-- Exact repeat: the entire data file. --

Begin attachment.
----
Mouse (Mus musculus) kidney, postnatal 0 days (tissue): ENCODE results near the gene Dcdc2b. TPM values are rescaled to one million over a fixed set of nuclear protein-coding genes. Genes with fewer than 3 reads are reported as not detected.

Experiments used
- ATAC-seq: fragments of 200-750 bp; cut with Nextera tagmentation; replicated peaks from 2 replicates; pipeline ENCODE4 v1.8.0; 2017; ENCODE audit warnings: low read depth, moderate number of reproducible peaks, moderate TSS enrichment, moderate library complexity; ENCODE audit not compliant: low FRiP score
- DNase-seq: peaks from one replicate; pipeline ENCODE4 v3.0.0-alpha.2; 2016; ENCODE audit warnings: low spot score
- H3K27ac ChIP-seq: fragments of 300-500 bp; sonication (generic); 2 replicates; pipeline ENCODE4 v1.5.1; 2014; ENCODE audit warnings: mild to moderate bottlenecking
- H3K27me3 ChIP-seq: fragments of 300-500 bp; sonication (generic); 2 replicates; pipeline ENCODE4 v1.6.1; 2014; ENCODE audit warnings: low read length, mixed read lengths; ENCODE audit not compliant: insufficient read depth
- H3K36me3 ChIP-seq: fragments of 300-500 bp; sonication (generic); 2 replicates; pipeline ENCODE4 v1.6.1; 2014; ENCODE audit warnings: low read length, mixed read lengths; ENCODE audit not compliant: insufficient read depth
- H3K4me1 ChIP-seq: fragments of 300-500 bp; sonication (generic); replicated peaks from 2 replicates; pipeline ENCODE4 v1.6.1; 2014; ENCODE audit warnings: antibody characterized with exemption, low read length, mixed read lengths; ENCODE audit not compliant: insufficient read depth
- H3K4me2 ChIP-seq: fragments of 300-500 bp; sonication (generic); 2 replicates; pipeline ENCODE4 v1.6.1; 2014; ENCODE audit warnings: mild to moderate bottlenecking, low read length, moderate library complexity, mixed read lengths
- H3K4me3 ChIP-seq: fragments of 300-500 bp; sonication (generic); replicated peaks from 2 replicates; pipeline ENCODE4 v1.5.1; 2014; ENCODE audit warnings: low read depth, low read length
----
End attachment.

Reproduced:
Mouse (Mus musculus) kidney, postnatal 0 days (tissue): ENCODE results near the gene Dcdc2b. TPM values are rescaled to one million over a fixed set of nuclear protein-coding genes. Genes with fewer than 3 reads are reported as not detected.

Experiments used
- ATAC-seq: fragments of 200-750 bp; cut with Nextera tagmentation; replicated peaks from 2 replicates; pipeline ENCODE4 v1.8.0; 2017; ENCODE audit warnings: low read depth, moderate number of reproducible peaks, moderate TSS enrichment, moderate library complexity; ENCODE audit not compliant: low FRiP score
- DNase-seq: peaks from one replicate; pipeline ENCODE4 v3.0.0-alpha.2; 2016; ENCODE audit warnings: low spot score
- H3K27ac ChIP-seq: fragments of 300-500 bp; sonication (generic); 2 replicates; pipeline ENCODE4 v1.5.1; 2014; ENCODE audit warnings: mild to moderate bottlenecking
- H3K27me3 ChIP-seq: fragments of 300-500 bp; sonication (generic); 2 replicates; pipeline ENCODE4 v1.6.1; 2014; ENCODE audit warnings: low read length, mixed read lengths; ENCODE audit not compliant: insufficient read depth
- H3K36me3 ChIP-seq: fragments of 300-500 bp; sonication (generic); 2 replicates; pipeline ENCODE4 v1.6.1; 2014; ENCODE audit warnings: low read length, mixed read lengths; ENCODE audit not compliant: insufficient read depth
- H3K4me1 ChIP-seq: fragments of 300-500 bp; sonication (generic); replicated peaks from 2 replicates; pipeline ENCODE4 v1.6.1; 2014; ENCODE audit warnings: antibody characterized with exemption, low read length, mixed read lengths; ENCODE audit not compliant: insufficient read depth
- H3K4me2 ChIP-seq: fragments of 300-500 bp; sonication (generic); 2 replicates; pipeline ENCODE4 v1.6.1; 2014; ENCODE audit warnings: mild to moderate bottlenecking, low read length, moderate library complexity, mixed read lengths
- H3K4me3 ChIP-seq: fragments of 300-500 bp; sonication (generic); replicated peaks from 2 replicates; pipeline ENCODE4 v1.5.1; 2014; ENCODE audit warnings: low read depth, low read length